Maybe it’s the time of year—autumn always turns me nostalgic, I suppose—or maybe it’s something else, but I’m listening to more music these days. My playlist is filling up, and not only with new songs, but with a few oldies as well.
I’ve always been a huge fan of movie soundtracks. Some of my first albums were Disney soundtracks from Mary Poppins and the Jungle Book. I listened to John William’s scores from Star Wars and Raiders of the Lost Ark until the vinyl was worn through. As a teen in the ‘80’s, every movie had a defining soundtrack. Songs from Valley Girl, The Breakfast Club, and Ferris Bueller’s Day Off take me back to very specific moments in my life as effectively as if I had a time machine at my disposal. (Thank goodness I don’t.)
I recently advised my son on a web-design class project entitled “Back to the ‘80’s”. I suggested he research album covers and movie/ TV art from the decade. Just seeing the covers for ASIA, Duran Duran, and Cyndi Lauper gave me a smile. His project is going to be totally rad!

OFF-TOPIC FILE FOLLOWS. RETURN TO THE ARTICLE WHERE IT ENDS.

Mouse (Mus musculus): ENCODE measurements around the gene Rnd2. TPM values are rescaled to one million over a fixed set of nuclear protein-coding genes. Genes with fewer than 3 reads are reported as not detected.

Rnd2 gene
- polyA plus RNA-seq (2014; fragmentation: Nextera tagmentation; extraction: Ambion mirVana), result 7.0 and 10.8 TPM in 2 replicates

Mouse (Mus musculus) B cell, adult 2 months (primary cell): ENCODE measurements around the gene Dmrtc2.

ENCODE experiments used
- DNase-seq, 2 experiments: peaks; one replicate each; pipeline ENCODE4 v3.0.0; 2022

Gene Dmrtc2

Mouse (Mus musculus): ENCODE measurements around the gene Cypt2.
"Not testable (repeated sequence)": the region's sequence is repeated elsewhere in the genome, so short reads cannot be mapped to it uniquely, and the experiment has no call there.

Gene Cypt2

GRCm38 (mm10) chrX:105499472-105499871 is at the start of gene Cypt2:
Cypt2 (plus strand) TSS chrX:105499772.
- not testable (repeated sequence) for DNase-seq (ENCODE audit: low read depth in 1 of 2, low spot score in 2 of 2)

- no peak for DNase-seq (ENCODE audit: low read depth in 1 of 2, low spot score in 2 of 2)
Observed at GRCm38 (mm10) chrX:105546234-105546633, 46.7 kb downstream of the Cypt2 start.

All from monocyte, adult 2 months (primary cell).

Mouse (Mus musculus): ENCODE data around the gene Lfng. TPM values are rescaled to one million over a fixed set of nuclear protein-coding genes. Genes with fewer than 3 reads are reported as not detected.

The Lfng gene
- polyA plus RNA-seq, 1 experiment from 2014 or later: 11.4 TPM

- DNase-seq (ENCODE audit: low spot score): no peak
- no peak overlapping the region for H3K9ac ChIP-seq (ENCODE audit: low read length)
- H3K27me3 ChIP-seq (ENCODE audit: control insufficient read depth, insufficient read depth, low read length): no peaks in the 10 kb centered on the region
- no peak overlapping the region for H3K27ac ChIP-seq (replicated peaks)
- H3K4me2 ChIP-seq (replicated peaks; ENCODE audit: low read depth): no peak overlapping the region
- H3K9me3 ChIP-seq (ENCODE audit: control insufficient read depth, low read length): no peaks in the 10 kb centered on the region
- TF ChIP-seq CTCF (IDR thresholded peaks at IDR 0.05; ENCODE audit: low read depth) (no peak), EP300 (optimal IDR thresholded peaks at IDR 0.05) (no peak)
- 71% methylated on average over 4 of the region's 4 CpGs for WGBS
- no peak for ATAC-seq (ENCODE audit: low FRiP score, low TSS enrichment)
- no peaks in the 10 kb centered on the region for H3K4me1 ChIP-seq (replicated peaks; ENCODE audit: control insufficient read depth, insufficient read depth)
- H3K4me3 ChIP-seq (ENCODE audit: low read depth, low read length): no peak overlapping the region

Last night I downloaded a Led Zeppelin song that I completely forgot about until this week. And this morning my sons and I discussed the iconic (and oft-mocked) title song from the movie Born Free. My family has a huge collection of albums that we actually do play on our turntable. It includes everything from Eubie Blake to Gene Autry to Bay City Rollers to Styx and more. My husband has already set aside several LPs for our Christmas gatherings.
The reality is that music affects our moods, triggers memories and emotions, and encourages our imagination. In film, it is often the muscle that holds the skeleton of the plot together. It’s the part that begs the audience to dance with the characters. It’s the tone that entices you to fall in love, pushes you through the action, and stokes the fire of your anger.
The connection it makes with our emotions is deeper than the story on the screen. It lasts for days, years, even decades later. A good soundtrack is essential to any good movie. In my opinion, it can turn a good movie into a great film.
That’s a wrap for this Toast to Cinema. Thanks for reading.